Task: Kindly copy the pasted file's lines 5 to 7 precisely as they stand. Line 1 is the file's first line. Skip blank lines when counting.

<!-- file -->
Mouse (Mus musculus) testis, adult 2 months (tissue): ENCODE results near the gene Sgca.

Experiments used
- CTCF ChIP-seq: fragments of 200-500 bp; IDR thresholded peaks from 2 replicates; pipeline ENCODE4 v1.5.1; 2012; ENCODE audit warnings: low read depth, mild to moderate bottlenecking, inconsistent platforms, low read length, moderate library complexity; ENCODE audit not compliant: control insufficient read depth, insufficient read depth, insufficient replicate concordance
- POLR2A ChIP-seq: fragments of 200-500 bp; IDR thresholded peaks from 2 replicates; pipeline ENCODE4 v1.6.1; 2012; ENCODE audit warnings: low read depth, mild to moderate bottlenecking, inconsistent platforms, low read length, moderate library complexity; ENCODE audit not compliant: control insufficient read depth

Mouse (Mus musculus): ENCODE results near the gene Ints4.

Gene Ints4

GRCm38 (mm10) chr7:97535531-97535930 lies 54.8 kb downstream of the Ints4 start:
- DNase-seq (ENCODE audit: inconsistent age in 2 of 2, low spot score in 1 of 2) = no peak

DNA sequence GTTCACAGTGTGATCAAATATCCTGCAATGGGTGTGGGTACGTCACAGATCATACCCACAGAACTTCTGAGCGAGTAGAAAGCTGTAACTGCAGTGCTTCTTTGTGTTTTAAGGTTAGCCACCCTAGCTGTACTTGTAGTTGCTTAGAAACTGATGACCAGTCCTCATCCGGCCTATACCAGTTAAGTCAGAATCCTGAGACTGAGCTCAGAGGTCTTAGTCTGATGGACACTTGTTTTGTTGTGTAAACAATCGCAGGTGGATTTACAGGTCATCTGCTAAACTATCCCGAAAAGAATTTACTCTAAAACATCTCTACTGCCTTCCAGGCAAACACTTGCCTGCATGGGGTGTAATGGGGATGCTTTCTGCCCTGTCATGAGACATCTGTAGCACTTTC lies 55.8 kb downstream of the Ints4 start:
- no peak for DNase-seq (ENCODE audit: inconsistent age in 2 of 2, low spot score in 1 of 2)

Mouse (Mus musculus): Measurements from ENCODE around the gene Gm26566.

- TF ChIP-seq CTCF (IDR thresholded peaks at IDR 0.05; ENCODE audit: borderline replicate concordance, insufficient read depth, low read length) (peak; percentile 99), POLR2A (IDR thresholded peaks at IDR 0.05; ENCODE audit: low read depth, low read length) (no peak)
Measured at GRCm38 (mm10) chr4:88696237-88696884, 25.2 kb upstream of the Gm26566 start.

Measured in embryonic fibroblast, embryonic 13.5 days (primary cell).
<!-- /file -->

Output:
Mouse (Mus musculus): ENCODE results near the gene Ints4.

Gene Ints4

GRCm38 (mm10) chr7:97535531-97535930 lies 54.8 kb downstream of the Ints4 start: